Canada's £9bn bid battle lifts hopes for Xstrata

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The Independent Online

Xstrata's ambition to transform itself into one of the world's largest nickel miners with the £10bn-plus acquisition of Falconbridge of Canada appears to be back within reach.

Falconbridge agreed last year to be bought by one of Xstrata's rivals, the Toronto-based Inco, but that deal was in jeopardy yesterday after Inco itself received the mining industry's largest-ever takeover bid.

The bid from Teck Cominco of Vancouver values Inco at C$17.8bn (£8.6bn), one-third in cash and two-thirds in shares. It underscores how the surging prices of base metals has swelled asset values across the mining industry.

It was also taken as a bullish sign in the commodities markets, since it suggests Teck and its lenders see continued strong selling prices for Inco's zinc, copper and nickel output.

Teck said a combination with Inco would create the largest mining company in North America. But it said the deal was conditional on Inco abandoning its acquisition of Falconbridge.

Xstrata shares closed up 111p at 2,365p in London amid hopes it could snatch Falconbridge from underneath Inco's nose. It had paid almost £1bn in August for a 20 per cent stake in Falconbridge, but saw its takeover ambitions thwarted by Inco's agreed bid.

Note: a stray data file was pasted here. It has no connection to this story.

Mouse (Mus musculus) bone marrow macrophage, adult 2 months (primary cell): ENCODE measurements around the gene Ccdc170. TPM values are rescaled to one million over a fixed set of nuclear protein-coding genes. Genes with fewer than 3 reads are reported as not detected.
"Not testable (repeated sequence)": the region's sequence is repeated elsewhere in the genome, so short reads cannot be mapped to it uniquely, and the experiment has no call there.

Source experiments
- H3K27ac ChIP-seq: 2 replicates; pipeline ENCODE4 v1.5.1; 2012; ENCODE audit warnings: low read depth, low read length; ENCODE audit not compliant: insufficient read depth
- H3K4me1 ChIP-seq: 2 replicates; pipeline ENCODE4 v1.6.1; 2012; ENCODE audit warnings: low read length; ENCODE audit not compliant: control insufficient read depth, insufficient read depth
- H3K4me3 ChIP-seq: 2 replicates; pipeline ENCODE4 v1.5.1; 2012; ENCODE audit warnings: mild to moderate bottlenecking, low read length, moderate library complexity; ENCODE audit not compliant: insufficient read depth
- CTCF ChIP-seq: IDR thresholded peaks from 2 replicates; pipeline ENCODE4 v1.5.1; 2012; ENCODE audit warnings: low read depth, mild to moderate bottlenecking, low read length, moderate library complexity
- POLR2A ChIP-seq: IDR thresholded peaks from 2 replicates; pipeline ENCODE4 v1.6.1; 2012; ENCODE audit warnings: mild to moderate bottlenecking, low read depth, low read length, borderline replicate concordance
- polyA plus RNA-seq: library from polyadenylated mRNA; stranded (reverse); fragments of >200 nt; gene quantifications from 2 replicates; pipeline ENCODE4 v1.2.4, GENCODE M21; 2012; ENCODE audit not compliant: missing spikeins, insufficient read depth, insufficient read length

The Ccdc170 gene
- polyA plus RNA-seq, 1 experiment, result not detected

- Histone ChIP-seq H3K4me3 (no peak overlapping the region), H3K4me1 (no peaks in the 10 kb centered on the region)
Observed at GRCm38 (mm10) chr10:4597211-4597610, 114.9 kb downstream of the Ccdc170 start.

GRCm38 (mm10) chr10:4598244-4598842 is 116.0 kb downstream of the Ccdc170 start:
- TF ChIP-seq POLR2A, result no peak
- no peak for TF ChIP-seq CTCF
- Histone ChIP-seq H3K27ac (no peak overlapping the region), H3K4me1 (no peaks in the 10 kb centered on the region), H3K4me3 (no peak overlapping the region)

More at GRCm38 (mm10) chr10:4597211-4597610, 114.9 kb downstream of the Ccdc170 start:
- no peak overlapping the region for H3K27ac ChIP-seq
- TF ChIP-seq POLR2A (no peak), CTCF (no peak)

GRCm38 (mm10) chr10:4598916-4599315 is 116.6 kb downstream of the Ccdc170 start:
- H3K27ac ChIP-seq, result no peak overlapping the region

Xstrata listed in London in 2002, promising a string of acquisitions that would turn it into a mining giant with assets across the globe, but has so far managed only one big deal. Falconbridge would add nickel to Xstrata's portfolio of coal and copper, and boost its presence in North and South America, where it has few assets.

Inco wants Falconbridge because it would create the world's biggest miner of nickel, which has doubled in price since 2003. Other base metals are trading at levels not seen since the 1970s because of the economic boom in China. Teck's chief, Donald Lindsay, said nickel was "a good place to be in the next 10 or 20 years".

The value of Xstrata's stake in Falconbridge has almost doubled in the nine months since it was acquired. Mick Davis, Xstrata's chief executive, said he could sell the stake to Inco, but traders in Toronto believe he is likely to make a counter-offer.

Falconbridge and Inco said despite the intervention of Teck Cominco, they remained committed to the combination of their businesses. Inco said it would respond further to the hostile bid when full details are published.

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